Before the 2016 presidential election, conventional wisdom was that a Trump win would be a disaster for the financial markets. Mr. Trump’s mercurial and unpredictable personality, market participants believed, would roil the status quo and the markets. Indeed, when it became apparent late on election night that Donald would become the 45th president of the United States, markets tanked world-wide and gold and silver soared. Within 24 hours the markets reversed course, apparently convincing themselves that a Donald Trump presidency would be good for the markets as his proposed infrastructure spending and tax cuts would boost the economy.
During the period from the election to Trump’s inauguration, stock markets soared and gold and silver gave up much of their gains from earlier in 2016. After Trump took office, stock markets continued their climb higher and gold and silver joined the party, both turning in double digit returns through mid-April.
In December 2016, during Trump’s transition, he met with Bernard Arnault, the CEO of luxury goods conglomerate LVMH, maker of Louis Vuitton and Fendi leather goods and Hennessy cognacs. Mr. Arnault sensed an opportunity in the expectation of Mr. Trump delivering on his campaign promise of lower personal and corporate taxes, that consumption of luxury goods in the United States would increase. Messrs. Arnault and Trump also reportedly discussed manufacturing opportunities for LVMH in the United States.
The Trump Cognac Effect (Greed)
LVMH’s reported stellar first quarter 2017 financial results that showed a 16% increase in revenues, driven by a near 30% increase in sales of Hennessy cognacs in the United States, confirming the anticipated Trump Cognac Effect. Higher stock prices and soaring consumer confidence have helped boost sales of luxury goods in the United States. Indeed, LVMH warned that if the pace of sales of Hennessy cognac in the United States continued at their torrid first quarter pace, there would be shortages of the amber liquid later this year, a shortage that could not be met by increased US production, as cognac can only be produced in the Cognac region of France.
Fear Dissipates, For Now
While the prices of gold and silver have risen since Trump’s inauguration, driven by strong Chinese and Indian demand and growing US institutional demand for precious metals ETFs, bullion sales in the form of coins and bars have stagnated. Retail sales of gold and silver bullion from the United States Mint and other sovereign mints constitute a small percentage of overall gold and silver demand, but are a good barometer of the sentiment of a segment of the population that is concerned about the economy, inflation, geo-political issues and the financial status of the United States. When this segment loads up on gold and silver bullion, it generally reflects a higher level of concern about the state of the economy and geo-political issues. Gold and silver bullion sales abate when these concerns lessen. Sales of gold and silver bullion at the United States Mint have declined steadily since January, perhaps indicating a pause in cause for concern.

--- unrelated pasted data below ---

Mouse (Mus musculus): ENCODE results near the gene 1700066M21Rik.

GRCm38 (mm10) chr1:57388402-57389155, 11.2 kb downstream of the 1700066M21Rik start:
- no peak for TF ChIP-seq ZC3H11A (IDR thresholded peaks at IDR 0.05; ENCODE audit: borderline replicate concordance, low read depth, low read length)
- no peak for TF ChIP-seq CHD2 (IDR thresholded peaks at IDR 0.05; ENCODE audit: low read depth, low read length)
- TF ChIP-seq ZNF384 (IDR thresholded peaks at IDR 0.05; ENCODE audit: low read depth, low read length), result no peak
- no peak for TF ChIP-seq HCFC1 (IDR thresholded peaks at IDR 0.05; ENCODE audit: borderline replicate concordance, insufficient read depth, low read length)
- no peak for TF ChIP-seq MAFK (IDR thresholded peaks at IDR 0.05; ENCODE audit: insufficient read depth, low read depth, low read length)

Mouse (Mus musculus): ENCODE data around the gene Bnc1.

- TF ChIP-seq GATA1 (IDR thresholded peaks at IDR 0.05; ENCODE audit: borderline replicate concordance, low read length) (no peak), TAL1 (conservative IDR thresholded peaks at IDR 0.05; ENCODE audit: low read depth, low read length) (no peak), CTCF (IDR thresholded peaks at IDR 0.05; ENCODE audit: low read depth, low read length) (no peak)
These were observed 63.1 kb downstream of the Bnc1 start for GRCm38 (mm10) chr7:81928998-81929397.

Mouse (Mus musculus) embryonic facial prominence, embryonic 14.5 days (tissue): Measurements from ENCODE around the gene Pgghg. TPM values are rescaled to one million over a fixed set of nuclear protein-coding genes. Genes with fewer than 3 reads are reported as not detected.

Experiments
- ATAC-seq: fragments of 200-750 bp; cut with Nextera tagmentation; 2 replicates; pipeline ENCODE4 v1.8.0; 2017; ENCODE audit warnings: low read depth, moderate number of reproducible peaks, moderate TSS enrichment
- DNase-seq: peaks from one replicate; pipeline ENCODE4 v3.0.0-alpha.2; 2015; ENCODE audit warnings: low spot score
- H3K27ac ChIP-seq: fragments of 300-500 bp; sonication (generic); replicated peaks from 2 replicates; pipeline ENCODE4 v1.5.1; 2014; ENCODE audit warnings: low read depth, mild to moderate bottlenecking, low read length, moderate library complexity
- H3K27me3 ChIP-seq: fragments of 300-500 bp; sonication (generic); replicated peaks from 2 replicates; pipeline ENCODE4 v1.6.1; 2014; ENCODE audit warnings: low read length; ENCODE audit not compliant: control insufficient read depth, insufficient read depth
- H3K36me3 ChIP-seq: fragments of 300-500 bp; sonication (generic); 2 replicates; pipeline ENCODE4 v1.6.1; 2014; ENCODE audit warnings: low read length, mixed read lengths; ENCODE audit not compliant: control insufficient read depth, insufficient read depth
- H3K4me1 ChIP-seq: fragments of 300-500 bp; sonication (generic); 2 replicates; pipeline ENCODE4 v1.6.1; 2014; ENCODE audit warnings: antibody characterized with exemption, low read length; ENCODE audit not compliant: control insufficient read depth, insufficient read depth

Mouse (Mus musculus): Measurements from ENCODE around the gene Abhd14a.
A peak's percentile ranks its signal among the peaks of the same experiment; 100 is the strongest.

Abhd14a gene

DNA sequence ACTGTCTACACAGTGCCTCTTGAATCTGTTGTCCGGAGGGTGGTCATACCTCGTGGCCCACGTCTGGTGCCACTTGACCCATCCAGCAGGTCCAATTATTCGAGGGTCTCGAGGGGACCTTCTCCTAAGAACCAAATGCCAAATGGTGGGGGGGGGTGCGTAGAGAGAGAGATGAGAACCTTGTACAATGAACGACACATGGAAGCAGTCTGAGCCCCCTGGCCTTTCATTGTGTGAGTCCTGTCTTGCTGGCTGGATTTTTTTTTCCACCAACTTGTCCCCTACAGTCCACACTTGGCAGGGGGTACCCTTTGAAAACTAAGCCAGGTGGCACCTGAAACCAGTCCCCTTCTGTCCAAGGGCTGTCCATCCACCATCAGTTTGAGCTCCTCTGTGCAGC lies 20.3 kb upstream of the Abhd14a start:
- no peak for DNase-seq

The price of gold has outperformed the stock market since the beginning of 2017.
The price of silver has also outperformed the stock market since the beginning of 2017.
Reversal of Fortune?
The current luxury consumption boom may not last. First quarter GDP estimates have been slashed and incoming economic data doesn’t support rising consumer confidence that is predicated on future expectations of lower taxes and global economic and geo-political stability. Inflation concerns may return to the fore later this year as the impact of a lower dollar and Trump’s 20%+ tariff on imported Canadian lumber and other tariffs impact pricing on imported and finished goods like houses and other consumer products. Consumer spending accounts for 70% of U.S. GDP. A good portion of that spending is on imported consumer goods. Any appreciable increase in the prices of those goods could curtail consumption. If the economy fails to accelerate later in the year, the stock market may also stagnate or fall.
While markets recently conducted a relief rally after the French elections failed to provide a compelling case that anti-Euro candidate Marine Le Pen might ultimately prevail in her quest for the French presidency, the geo-political scene is not without risk. North Korea and Iranian nuclear ambitions may be challenged by a Trump administration leading to turmoil and uncertainty. Issues surrounding Syria were not settled by the U.S. missile strike earlier this month. There are also potential trade wars looming between the United States and its trading partners like China, Japan, South Korea, Taiwan, Switzerland and Germany, whom the administration has put on its currency manipulator watch list. The North American Free Trade Agreement (NAFTA) between the United States, Canada and Mexico is also subject to renegotiation or elimination. The imposition by the United States of a 20%+ tariff is probably the first salvo in the Trump Administration’s war on NAFTA.
Fear and Greed
Markets are driven by fear and greed. For now, greed, as represented by soaring stock and luxury good prices, appear to have the upper hand. Fear, however, is always lurking in the background. Market sentiment can change quickly. We will be keeping an eye on the sale of luxury goods and gold and silver bullion for any change in sentiment.
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This article by BGASC is not, and should not be regarded as, investment advice or as a recommendation regarding any particular course of action.